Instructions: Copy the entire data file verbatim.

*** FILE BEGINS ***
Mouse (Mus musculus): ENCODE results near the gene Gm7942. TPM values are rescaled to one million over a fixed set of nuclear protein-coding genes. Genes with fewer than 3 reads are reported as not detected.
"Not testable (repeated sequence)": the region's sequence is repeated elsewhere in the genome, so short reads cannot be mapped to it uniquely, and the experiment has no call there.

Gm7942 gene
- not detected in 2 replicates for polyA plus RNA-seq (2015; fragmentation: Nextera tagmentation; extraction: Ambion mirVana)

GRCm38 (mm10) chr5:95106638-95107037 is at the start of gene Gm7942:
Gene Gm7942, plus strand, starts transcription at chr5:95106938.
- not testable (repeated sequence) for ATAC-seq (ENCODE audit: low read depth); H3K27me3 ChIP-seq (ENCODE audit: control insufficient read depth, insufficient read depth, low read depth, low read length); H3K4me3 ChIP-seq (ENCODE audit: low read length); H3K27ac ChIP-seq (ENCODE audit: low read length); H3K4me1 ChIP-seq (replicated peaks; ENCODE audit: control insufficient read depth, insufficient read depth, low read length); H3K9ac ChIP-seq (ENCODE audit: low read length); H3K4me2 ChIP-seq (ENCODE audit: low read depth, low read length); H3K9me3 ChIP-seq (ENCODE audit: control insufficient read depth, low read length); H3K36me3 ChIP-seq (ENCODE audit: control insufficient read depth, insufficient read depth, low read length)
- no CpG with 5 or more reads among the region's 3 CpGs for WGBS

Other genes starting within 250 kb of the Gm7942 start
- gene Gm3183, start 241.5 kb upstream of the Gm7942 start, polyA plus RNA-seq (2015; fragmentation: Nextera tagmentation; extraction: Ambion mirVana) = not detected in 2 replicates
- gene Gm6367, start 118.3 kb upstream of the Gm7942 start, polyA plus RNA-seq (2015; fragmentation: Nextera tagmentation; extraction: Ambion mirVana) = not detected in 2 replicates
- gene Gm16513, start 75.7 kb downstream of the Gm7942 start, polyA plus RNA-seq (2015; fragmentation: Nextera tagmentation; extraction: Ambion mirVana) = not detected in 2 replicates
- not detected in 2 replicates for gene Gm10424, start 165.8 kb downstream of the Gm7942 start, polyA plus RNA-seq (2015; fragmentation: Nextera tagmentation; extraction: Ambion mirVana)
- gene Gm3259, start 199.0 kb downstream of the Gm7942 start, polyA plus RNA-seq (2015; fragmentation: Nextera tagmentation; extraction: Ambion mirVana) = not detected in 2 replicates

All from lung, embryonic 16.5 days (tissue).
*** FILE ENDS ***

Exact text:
Mouse (Mus musculus): ENCODE results near the gene Gm7942. TPM values are rescaled to one million over a fixed set of nuclear protein-coding genes. Genes with fewer than 3 reads are reported as not detected.
"Not testable (repeated sequence)": the region's sequence is repeated elsewhere in the genome, so short reads cannot be mapped to it uniquely, and the experiment has no call there.

Gm7942 gene
- not detected in 2 replicates for polyA plus RNA-seq (2015; fragmentation: Nextera tagmentation; extraction: Ambion mirVana)

GRCm38 (mm10) chr5:95106638-95107037 is at the start of gene Gm7942:
Gene Gm7942, plus strand, starts transcription at chr5:95106938.
- not testable (repeated sequence) for ATAC-seq (ENCODE audit: low read depth); H3K27me3 ChIP-seq (ENCODE audit: control insufficient read depth, insufficient read depth, low read depth, low read length); H3K4me3 ChIP-seq (ENCODE audit: low read length); H3K27ac ChIP-seq (ENCODE audit: low read length); H3K4me1 ChIP-seq (replicated peaks; ENCODE audit: control insufficient read depth, insufficient read depth, low read length); H3K9ac ChIP-seq (ENCODE audit: low read length); H3K4me2 ChIP-seq (ENCODE audit: low read depth, low read length); H3K9me3 ChIP-seq (ENCODE audit: control insufficient read depth, low read length); H3K36me3 ChIP-seq (ENCODE audit: control insufficient read depth, insufficient read depth, low read length)
- no CpG with 5 or more reads among the region's 3 CpGs for WGBS

Other genes starting within 250 kb of the Gm7942 start
- gene Gm3183, start 241.5 kb upstream of the Gm7942 start, polyA plus RNA-seq (2015; fragmentation: Nextera tagmentation; extraction: Ambion mirVana) = not detected in 2 replicates
- gene Gm6367, start 118.3 kb upstream of the Gm7942 start, polyA plus RNA-seq (2015; fragmentation: Nextera tagmentation; extraction: Ambion mirVana) = not detected in 2 replicates
- gene Gm16513, start 75.7 kb downstream of the Gm7942 start, polyA plus RNA-seq (2015; fragmentation: Nextera tagmentation; extraction: Ambion mirVana) = not detected in 2 replicates
- not detected in 2 replicates for gene Gm10424, start 165.8 kb downstream of the Gm7942 start, polyA plus RNA-seq (2015; fragmentation: Nextera tagmentation; extraction: Ambion mirVana)
- gene Gm3259, start 199.0 kb downstream of the Gm7942 start, polyA plus RNA-seq (2015; fragmentation: Nextera tagmentation; extraction: Ambion mirVana) = not detected in 2 replicates

All from lung, embryonic 16.5 days (tissue).